|Alternative names||chawarma, shaurma, showarma, other variations|
|Place of origin||Ottoman Empire|
|Region or state||Middle East, Levant|
|Main ingredients||Meat: lamb, chicken, turkey, beef|
Sandwich: Shawarma meat, pita or wrap bread, chopped or shredded vegetables, pickles and assorted condiments
|Similar dishes||Doner kebab, al pastor, gyros|
Shawarma (//; Arabic: شاورما), also shaurma and other spellings, is a Middle Eastern meat preparation based on the döner kebab of Ottoman Turkey. Originally made of lamb or mutton, today's shawarma may also be chicken, turkey, beef, or veal, cut in thin slices and stacked in a cone-like shape on a vertical rotisserie. Thin slices are shaved off the cooked surface as it continuously rotates. Shawarma is one of the world's most popular street foods, especially in Egypt and the countries of the Levant and the Arabian Peninsula.
Grilling a vertical spit of stacked meat slices, and cutting it off as it cooks, first appeared in the 19th century in Ottoman Turkey, where it was known as döner kebap. Shawarma and the Greek gyros, is derived from the döner kebap. Shawarma was brought to Mexico by immigrants from the Middle East, where it evolved in the early 20th century into tacos al pastor.
In Israel it is called the "queen of street food". Israelis adapted shawarma from the cuisine of the Palestinians and similar spices are used in Israeli and Arab versions like cumin, cardamom, cinnamon, turmeric and paprika.
Shawarma is prepared from thin cuts of seasoned marinated lamb, mutton, beef, chicken, or turkey. The slices are stacked on a skewer about 60 cm (20 in) high. Lamb fat may be added to provide extra fat for juiciness and flavor. A motorized spit slowly turns the stack of meat in front of a heating element, continuously roasting the outer layer. Shavings are cut off the rotating stack for serving, customarily with a long, sharp knife.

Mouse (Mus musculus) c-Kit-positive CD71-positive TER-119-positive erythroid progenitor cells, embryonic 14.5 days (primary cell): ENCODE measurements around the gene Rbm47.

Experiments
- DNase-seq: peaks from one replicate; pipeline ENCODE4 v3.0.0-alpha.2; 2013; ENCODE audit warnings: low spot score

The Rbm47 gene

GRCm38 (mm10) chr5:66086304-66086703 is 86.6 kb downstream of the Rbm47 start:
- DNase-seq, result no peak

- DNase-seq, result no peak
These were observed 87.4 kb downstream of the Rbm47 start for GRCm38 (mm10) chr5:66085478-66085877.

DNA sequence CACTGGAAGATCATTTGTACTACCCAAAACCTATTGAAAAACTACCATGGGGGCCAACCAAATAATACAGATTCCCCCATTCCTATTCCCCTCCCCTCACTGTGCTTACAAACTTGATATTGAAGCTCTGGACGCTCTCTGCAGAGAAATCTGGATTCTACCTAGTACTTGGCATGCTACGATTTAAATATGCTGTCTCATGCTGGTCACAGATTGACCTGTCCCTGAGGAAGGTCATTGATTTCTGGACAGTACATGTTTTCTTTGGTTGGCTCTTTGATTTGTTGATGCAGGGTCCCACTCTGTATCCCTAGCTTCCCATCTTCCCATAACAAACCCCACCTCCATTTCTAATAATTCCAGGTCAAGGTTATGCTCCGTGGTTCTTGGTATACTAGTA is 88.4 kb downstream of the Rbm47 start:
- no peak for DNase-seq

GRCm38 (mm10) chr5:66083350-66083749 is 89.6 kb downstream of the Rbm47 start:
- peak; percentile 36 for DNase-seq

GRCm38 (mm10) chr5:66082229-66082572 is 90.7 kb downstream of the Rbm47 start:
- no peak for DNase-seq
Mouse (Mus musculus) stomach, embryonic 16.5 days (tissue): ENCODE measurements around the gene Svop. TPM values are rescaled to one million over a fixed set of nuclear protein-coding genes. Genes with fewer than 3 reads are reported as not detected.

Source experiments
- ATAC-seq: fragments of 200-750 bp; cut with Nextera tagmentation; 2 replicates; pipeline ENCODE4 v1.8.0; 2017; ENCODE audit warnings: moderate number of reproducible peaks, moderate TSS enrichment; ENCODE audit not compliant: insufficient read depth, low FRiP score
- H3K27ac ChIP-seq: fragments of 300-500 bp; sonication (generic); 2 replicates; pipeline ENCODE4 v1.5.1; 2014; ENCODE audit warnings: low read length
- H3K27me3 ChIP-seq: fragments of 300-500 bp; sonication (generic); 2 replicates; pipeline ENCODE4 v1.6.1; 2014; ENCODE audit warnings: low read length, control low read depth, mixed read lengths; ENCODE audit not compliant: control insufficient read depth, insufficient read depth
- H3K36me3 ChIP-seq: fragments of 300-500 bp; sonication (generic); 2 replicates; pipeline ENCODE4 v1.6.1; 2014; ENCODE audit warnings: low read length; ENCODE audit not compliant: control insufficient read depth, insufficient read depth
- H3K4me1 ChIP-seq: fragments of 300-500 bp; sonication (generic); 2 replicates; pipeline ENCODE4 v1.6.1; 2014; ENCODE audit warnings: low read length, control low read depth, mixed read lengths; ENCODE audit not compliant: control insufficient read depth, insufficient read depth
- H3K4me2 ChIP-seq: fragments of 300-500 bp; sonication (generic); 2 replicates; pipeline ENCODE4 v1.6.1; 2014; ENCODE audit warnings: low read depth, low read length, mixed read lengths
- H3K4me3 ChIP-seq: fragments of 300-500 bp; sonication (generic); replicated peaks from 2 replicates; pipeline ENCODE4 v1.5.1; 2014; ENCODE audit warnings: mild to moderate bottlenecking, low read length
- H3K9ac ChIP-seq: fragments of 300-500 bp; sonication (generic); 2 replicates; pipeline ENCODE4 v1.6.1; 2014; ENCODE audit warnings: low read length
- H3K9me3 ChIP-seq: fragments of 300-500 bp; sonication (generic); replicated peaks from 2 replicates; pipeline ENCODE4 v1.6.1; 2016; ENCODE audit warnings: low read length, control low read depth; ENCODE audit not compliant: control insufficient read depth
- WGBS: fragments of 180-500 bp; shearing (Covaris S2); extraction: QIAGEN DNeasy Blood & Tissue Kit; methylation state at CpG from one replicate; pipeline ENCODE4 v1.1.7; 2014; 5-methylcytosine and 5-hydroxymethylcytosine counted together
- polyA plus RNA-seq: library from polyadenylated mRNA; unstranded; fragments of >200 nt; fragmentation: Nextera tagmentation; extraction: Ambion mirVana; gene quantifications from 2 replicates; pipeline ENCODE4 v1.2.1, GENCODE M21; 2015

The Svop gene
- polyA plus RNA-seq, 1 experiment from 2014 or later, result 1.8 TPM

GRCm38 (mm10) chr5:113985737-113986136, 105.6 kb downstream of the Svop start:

In Israel, most shawarma is made with dark meat turkey and is commonly served with tahini sauce because serving yogurt sauce with meat would violate the dietary restriction of eating milk and meat together.
Shawarma is often served as a sandwich or wrap, in a flatbread such as pita or laffa. Other flatbreads like tortilla, paratha, rumali roti and parotta can be used instead of pita. It is often served with diced tomatoes, cucumbers, and onions, pickled vegetables, and tahini sauce or amba mango sauce. Some restaurants may offer additional toppings like grilled peppers, eggplant or french fries. More exotic fixings include falafel, paneer, zhug, olives, cheese, and jalapenos. The spice mix baharat may be used to season the dish.
A dessert variation of shawarma has been introduced to the Middle East by way of Sicily. Chocolate shawarma, or "choco-kebab" is layered milk and white chocolate, instead of meat, kept at a cool temperature and shaved into a "pita crepe". The crepe is made slightly thicker then a traditional French crepe. Hummus and tahini are replaced by dulche de leche, maple syrup, baby marshmellows, whipped cream, Adashim, halvah, nuts, granola, chocolate sauce and chocolate sprinkles. The dessert is popular in Turkey and Lebanon. In 2013, it was introduced to Jerusalem.
- Levantine cuisine
- Arab cuisine
- Palestinian cuisine
- Lebanese cuisine
- Middle Eastern cuisine
- Israeli cuisine
- Kati roll
- Shish taouk
- List of sandwiches
- List of spit-roasted foods
- Street food
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Shawarma is a popular Levantine Arab specialty.
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Shawarma - An Arab sandwich similar to the gyro.
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- "How to Make Shawarma Like an Israeli". Haaretz. 2017-05-01.
- "Shawarma, the Iconic Israeli Street Food, Is Slowly Making a Comeback in Tel Aviv". Haaretz. 2019-01-10.
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- Media related to Shawarma at Wikimedia Commons